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Bloomberg storage engineering team leans on open source, SDS

The Bloomberg Storage Engineering team built an internal storage cloud that has withstood great trading volatility during the pandemic and keeps 'infrastructure out of the way.'

In describing his job as engineering manager of Bloomberg's Storage Engineering team, Matthew Leonard uses the words "challenging" and "fun" a lot. The challenge comes from overseeing storage ranging from cutting-edge NVMe SAN arrays to open source software-defined storage DevOps. That's where fun often comes in, too.

Leonard and his 25-person team oversee more than 100 petabytes of capacity and an internal cloud for 6,000 engineers who develop applications for the Bloomberg Terminal -- the technology that helped make Michael Bloomberg a billionaire. The Storage Engineering team designs, builds and maintains storage for Bloomberg Engineering.

Matthew LeonardMatthew Leonard

Like all IT pros, 2020 has been unique for Bloomberg's Storage Engineering team members, as COVID-19 has forced them to work remotely. Leonard said the pandemic affected his "close-knit team" socially by preventing face-to-face interaction, but the members quickly adjusted to working at home on laptops and holding video meetings.

"Shockingly, I would say it hasn't slowed us down," he said. "There was a bit of adjustment period -- not everyone was set up to work from home. After a week or two, everyone figured it out. We've been able to find ways to make it work to do our hardware purchases and refreshes, and capacity additions to support the company during this. We've had to get creative, but we have not been affected."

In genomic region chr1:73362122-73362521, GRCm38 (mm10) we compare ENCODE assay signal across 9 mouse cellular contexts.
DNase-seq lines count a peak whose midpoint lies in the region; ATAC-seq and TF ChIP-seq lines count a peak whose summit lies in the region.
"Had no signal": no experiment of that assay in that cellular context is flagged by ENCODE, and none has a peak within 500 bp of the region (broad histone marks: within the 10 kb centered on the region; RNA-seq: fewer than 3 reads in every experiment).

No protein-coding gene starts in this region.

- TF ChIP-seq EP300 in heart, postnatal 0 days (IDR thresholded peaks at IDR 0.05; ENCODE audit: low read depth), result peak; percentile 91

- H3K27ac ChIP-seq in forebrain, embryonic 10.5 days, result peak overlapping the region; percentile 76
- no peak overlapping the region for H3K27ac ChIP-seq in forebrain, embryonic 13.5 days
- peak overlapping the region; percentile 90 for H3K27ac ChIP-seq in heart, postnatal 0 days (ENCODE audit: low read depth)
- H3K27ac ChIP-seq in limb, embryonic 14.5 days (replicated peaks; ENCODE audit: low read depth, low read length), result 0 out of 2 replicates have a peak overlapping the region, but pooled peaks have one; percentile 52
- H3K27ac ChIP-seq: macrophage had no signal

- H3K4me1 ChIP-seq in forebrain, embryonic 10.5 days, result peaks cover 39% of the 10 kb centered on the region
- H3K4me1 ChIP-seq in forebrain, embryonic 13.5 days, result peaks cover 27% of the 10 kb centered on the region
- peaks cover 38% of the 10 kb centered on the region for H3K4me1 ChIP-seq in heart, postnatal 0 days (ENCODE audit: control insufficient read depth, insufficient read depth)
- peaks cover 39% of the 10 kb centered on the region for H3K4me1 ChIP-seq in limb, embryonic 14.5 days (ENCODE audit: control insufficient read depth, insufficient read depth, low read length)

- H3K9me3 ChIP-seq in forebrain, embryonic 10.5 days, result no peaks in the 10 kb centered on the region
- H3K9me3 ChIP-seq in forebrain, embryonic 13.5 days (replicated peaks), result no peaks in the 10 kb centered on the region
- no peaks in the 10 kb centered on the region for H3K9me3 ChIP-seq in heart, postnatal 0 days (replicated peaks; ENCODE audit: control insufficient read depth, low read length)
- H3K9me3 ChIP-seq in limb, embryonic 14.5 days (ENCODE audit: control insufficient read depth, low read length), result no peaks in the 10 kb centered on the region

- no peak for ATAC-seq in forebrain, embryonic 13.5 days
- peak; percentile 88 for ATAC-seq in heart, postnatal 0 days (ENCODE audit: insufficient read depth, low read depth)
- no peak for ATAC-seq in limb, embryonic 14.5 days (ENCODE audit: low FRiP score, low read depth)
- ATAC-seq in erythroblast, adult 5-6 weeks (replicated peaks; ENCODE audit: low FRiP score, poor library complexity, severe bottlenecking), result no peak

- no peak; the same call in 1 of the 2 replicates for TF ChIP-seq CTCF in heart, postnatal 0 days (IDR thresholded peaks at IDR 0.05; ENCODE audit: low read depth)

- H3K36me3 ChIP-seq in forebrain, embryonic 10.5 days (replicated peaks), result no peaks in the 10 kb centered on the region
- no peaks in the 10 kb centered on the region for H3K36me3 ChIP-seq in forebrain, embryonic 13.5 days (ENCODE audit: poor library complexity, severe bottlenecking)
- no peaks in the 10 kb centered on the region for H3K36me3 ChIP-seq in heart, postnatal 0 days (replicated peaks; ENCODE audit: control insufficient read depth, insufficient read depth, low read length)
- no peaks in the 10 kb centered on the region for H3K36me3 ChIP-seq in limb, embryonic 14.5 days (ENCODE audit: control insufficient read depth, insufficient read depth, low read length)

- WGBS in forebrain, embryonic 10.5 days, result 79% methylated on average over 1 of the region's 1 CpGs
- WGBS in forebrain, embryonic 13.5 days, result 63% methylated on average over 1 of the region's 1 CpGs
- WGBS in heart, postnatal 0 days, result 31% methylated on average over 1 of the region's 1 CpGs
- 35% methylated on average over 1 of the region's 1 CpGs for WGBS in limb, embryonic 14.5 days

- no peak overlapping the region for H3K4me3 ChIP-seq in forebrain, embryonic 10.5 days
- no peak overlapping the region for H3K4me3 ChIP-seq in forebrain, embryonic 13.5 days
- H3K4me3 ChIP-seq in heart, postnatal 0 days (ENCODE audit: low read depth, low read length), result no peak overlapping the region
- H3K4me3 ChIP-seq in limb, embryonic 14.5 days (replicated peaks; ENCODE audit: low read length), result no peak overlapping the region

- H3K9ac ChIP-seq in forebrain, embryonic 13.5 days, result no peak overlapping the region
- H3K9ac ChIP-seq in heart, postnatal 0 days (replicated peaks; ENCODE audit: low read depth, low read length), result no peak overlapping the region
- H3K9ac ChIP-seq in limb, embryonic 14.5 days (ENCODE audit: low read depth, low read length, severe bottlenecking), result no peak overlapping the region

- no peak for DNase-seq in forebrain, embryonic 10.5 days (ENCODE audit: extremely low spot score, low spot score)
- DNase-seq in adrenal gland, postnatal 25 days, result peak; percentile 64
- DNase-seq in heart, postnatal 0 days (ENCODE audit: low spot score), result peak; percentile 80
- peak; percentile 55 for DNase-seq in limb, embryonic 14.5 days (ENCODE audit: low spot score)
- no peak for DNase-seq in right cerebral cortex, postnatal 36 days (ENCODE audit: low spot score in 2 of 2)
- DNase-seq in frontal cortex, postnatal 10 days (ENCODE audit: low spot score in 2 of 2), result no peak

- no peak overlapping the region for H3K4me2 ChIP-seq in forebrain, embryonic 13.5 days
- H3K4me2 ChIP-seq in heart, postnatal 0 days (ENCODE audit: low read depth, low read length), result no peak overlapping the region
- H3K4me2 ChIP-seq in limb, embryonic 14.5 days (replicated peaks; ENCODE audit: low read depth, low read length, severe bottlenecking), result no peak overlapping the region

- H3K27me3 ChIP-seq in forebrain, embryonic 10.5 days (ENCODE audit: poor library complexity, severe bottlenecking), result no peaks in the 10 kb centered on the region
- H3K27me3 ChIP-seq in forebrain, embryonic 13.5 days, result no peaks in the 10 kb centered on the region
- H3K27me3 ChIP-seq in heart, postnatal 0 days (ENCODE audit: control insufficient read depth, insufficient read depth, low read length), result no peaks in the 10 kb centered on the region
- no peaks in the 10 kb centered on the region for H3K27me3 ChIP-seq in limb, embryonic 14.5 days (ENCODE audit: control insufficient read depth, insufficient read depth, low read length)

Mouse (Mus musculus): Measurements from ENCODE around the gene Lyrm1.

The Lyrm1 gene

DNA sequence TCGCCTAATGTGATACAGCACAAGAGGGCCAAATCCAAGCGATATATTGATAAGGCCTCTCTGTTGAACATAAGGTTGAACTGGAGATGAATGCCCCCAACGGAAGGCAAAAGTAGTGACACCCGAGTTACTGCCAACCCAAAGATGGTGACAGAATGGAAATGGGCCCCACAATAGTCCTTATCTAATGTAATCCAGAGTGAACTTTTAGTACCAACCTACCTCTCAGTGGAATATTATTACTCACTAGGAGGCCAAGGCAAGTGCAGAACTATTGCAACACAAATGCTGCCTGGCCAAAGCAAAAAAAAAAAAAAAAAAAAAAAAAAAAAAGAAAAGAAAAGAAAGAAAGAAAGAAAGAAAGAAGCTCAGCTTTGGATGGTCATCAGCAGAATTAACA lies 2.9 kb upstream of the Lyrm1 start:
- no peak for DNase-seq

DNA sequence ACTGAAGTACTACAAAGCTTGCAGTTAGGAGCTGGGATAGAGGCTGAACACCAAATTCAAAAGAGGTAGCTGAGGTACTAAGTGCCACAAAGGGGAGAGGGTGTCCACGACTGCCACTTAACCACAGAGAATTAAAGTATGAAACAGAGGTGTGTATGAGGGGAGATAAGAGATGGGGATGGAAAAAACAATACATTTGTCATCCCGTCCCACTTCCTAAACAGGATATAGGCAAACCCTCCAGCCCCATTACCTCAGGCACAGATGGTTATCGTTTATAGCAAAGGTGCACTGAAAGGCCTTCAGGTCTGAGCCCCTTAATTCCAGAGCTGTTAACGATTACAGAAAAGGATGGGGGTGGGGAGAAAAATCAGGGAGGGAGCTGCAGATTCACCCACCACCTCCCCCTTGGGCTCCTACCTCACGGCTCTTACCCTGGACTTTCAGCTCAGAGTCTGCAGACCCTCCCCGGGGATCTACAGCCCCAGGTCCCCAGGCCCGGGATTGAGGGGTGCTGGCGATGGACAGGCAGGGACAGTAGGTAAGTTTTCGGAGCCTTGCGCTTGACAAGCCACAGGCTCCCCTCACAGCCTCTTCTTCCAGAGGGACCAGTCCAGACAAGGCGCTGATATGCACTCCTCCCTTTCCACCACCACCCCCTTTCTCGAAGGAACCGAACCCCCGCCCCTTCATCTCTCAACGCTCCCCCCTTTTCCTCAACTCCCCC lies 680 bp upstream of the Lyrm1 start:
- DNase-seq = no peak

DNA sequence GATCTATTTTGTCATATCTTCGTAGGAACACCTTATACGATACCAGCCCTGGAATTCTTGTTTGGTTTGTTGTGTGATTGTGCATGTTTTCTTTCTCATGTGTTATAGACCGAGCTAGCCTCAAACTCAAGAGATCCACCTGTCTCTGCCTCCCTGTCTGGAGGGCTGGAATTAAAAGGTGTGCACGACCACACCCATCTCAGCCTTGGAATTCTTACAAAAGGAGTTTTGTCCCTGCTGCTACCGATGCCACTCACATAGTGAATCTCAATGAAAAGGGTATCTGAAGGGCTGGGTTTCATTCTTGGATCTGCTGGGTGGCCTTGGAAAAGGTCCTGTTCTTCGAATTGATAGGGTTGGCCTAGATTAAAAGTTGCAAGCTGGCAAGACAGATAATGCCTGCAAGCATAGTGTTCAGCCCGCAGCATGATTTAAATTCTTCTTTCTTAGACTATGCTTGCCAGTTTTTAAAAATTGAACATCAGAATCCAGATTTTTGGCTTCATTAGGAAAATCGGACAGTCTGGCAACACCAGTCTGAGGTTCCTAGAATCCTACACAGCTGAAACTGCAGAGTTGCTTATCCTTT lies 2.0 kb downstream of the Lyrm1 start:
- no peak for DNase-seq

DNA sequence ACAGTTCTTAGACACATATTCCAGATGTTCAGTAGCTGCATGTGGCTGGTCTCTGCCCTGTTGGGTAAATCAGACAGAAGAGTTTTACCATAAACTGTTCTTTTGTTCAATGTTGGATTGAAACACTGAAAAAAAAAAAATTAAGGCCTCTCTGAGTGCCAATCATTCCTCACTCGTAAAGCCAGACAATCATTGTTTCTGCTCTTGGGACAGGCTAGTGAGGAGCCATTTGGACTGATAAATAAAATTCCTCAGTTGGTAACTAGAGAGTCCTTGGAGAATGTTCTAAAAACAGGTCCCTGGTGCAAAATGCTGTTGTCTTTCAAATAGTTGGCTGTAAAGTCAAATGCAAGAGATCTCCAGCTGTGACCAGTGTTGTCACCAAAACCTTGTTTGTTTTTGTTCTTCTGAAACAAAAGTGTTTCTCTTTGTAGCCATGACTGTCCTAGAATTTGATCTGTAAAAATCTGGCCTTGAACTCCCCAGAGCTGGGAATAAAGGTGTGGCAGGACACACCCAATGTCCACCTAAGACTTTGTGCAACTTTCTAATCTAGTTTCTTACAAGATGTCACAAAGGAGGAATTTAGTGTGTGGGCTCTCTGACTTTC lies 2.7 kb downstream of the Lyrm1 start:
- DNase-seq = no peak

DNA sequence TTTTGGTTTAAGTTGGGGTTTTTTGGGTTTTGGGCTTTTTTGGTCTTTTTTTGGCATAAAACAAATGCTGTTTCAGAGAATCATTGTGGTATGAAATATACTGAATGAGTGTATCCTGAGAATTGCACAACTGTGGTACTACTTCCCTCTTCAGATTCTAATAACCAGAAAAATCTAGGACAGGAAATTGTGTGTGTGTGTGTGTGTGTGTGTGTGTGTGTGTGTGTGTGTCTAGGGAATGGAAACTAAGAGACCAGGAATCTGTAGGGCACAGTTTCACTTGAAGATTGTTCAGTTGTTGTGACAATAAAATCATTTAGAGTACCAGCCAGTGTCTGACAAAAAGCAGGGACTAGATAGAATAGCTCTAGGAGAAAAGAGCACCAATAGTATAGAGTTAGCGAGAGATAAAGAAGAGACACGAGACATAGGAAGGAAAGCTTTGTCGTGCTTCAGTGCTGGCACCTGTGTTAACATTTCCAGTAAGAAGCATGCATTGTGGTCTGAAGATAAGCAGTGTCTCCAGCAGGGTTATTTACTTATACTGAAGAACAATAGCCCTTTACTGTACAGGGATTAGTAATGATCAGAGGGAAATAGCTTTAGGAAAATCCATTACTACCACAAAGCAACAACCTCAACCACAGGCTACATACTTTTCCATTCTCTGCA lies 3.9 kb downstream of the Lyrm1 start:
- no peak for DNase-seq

Perhaps the biggest challenge came before the full impact of COVID-19 hit. It was caused by market trading volatility due to fears of what the pandemic would do to the world economy. Data hitting Bloomberg terminals from global capital markets nearly doubled, reaching 240 billion pieces of information some days in late March. That severely tested the storage systems.

"When you're doubling storage requirements instantaneously over one day, it does present interesting challenges," Leonard said. "We were able to handle that and ensure that applications teams had the space and the performance they needed. A lot of that has to do with the way we think about our storage systems. We don't build something for today. We don't say, 'Our usage is ABC, so we'll build our system for ABC.' We do what we call 'data budgeting' with our teams to forecast their usage, look at trends of usage and performance, and we build in safety factors. All of that planning and thinking and methodical due diligence up front allows us to take on unexpected bursty loads without breaking a sweat. I wouldn't say I wasn't nervous, but I wasn't super uncomfortable."

Leonard recently spoke at length with SearchStorage about managing storage for a data-driven business. He discussed what it takes to offer a private storage cloud that can give his users features of AWS while keeping all data within Bloomberg's data centers.

When there's no pandemic, what are the challenges of managing storage for Bloomberg's engineers?

Matthew Leonard: We have a lot of needs, and we're pulled in a lot different directions. So we have to offer a lot of multiple types of products at different [service-level agreement] SLA levels, really to help our application engineers focus on solving their domain problems, and not worrying about the underlying storage itself.

What is your storage strategy for doing that?

Leonard: Part of what we try to do is productize storage. Think of the AWS model where an application engineer comes in, pushes a button and then magically 'poof,' they get the type of storage they need that solves their problem.

What does your storage infrastructure look like?